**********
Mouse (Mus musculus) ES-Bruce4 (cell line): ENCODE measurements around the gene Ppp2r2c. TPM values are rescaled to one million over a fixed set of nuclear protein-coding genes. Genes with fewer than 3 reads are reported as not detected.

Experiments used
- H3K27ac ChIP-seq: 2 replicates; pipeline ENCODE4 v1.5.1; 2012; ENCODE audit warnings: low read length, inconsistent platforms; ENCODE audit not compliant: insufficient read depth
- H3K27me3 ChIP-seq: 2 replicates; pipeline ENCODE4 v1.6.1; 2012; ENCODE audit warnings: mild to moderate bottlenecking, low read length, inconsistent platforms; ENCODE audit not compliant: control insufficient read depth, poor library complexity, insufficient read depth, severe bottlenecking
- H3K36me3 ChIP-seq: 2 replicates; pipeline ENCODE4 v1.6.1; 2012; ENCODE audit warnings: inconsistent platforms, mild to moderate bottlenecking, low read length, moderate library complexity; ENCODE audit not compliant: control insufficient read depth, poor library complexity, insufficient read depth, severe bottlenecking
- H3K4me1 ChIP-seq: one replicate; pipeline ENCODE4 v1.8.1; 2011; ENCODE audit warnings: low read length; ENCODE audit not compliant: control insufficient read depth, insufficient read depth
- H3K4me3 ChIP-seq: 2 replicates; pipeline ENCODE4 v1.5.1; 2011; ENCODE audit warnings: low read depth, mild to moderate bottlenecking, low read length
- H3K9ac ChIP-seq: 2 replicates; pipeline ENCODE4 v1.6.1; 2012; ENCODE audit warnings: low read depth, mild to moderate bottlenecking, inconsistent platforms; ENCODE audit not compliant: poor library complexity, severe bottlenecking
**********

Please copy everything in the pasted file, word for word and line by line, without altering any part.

Mouse (Mus musculus) ES-Bruce4 (cell line): ENCODE measurements around the gene Ppp2r2c. TPM values are rescaled to one million over a fixed set of nuclear protein-coding genes. Genes with fewer than 3 reads are reported as not detected.

Experiments used
- H3K27ac ChIP-seq: 2 replicates; pipeline ENCODE4 v1.5.1; 2012; ENCODE audit warnings: low read length, inconsistent platforms; ENCODE audit not compliant: insufficient read depth
- H3K27me3 ChIP-seq: 2 replicates; pipeline ENCODE4 v1.6.1; 2012; ENCODE audit warnings: mild to moderate bottlenecking, low read length, inconsistent platforms; ENCODE audit not compliant: control insufficient read depth, poor library complexity, insufficient read depth, severe bottlenecking
- H3K36me3 ChIP-seq: 2 replicates; pipeline ENCODE4 v1.6.1; 2012; ENCODE audit warnings: inconsistent platforms, mild to moderate bottlenecking, low read length, moderate library complexity; ENCODE audit not compliant: control insufficient read depth, poor library complexity, insufficient read depth, severe bottlenecking
- H3K4me1 ChIP-seq: one replicate; pipeline ENCODE4 v1.8.1; 2011; ENCODE audit warnings: low read length; ENCODE audit not compliant: control insufficient read depth, insufficient read depth
- H3K4me3 ChIP-seq: 2 replicates; pipeline ENCODE4 v1.5.1; 2011; ENCODE audit warnings: low read depth, mild to moderate bottlenecking, low read length
- H3K9ac ChIP-seq: 2 replicates; pipeline ENCODE4 v1.6.1; 2012; ENCODE audit warnings: low read depth, mild to moderate bottlenecking, inconsistent platforms; ENCODE audit not compliant: poor library complexity, severe bottlenecking